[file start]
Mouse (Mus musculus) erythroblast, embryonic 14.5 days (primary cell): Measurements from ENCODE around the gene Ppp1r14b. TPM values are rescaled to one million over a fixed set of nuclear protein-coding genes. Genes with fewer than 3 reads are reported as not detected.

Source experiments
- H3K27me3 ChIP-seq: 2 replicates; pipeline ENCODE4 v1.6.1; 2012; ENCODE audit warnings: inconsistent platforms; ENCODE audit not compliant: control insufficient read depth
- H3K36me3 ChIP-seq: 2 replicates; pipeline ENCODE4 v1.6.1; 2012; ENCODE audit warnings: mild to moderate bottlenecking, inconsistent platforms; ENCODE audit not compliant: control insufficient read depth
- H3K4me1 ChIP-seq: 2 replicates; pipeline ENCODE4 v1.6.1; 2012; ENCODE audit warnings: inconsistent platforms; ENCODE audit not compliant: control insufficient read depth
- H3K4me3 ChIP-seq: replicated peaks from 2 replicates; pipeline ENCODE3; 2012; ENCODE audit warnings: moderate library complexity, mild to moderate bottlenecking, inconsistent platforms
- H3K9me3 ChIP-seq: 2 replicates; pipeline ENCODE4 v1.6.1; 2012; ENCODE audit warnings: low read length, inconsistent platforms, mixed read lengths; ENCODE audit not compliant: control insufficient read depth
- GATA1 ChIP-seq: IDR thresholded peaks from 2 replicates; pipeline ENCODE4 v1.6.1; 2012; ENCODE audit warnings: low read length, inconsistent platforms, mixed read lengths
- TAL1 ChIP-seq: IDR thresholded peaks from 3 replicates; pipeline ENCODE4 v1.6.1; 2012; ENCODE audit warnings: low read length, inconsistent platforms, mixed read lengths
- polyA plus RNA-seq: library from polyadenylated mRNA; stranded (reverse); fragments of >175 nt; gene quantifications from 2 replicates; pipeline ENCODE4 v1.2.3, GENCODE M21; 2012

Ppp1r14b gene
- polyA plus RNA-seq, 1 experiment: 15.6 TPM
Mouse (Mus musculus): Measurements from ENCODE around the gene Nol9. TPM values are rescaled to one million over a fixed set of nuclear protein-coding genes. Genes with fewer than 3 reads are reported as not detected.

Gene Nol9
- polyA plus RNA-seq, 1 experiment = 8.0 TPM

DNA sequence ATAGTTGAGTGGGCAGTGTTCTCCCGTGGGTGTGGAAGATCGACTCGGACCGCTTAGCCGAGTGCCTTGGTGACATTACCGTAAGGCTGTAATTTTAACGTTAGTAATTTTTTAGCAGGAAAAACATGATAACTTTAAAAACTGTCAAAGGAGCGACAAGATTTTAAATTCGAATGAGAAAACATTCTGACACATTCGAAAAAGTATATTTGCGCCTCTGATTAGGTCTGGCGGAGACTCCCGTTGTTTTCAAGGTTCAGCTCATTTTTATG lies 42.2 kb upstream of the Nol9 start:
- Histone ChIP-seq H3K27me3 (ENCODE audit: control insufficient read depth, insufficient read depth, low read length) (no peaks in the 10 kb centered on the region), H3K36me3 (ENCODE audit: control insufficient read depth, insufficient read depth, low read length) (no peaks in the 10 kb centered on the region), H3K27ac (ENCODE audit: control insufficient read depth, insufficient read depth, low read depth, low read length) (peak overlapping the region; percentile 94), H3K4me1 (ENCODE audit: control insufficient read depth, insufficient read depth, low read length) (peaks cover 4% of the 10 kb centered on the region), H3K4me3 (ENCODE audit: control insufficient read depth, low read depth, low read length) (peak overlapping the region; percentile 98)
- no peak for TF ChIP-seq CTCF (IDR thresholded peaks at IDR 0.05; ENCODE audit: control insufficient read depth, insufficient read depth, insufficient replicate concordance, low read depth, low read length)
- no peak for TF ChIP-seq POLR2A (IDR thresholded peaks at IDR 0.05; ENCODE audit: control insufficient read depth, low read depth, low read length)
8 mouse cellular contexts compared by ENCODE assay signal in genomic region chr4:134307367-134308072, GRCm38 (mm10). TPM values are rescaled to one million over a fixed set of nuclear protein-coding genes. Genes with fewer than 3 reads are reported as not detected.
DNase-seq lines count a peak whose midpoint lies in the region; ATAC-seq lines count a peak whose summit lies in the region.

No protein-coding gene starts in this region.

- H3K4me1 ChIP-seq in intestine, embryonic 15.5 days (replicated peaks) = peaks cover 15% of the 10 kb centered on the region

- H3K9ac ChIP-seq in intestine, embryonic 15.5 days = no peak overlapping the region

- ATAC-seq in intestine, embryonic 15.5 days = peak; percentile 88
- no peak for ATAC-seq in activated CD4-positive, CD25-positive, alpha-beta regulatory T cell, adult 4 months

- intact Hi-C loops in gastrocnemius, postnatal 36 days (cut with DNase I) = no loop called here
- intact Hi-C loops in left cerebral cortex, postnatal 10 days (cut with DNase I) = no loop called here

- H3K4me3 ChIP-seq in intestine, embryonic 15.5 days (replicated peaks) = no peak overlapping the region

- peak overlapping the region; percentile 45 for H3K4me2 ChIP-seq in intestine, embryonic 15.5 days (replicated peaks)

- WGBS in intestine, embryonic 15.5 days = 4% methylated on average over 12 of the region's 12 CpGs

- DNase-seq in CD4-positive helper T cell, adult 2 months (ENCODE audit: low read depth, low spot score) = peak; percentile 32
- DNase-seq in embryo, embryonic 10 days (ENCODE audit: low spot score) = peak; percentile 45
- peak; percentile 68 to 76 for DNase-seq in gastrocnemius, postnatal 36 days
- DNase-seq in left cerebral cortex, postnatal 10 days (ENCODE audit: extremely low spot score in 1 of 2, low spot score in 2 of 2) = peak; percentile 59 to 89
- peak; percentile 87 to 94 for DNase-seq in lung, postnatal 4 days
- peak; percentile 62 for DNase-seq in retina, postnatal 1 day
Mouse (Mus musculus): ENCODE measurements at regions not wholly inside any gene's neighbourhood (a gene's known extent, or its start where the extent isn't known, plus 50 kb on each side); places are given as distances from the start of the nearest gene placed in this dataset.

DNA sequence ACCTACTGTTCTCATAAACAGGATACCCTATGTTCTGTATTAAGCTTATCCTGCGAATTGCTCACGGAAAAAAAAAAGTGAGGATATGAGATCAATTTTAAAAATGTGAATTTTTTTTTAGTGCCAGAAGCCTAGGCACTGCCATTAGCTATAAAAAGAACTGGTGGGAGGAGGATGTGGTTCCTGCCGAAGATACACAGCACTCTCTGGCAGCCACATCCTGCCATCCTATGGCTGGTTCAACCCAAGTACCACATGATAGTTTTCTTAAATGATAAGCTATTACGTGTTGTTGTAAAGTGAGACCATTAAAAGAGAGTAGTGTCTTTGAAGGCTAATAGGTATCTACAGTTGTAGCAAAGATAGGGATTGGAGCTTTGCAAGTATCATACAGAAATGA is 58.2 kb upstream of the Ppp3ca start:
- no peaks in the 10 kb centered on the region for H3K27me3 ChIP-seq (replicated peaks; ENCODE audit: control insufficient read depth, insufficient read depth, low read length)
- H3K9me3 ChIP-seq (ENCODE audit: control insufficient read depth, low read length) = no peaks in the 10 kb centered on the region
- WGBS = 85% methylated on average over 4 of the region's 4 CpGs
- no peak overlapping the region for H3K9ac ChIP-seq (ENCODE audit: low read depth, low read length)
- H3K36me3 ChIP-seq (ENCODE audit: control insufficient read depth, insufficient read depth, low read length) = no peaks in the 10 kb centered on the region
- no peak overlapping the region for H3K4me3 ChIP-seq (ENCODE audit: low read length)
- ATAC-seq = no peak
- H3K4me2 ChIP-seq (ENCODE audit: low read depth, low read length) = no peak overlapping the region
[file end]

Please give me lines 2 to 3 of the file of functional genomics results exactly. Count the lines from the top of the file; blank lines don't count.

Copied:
Source experiments
- H3K27me3 ChIP-seq: 2 replicates; pipeline ENCODE4 v1.6.1; 2012; ENCODE audit warnings: inconsistent platforms; ENCODE audit not compliant: control insufficient read depth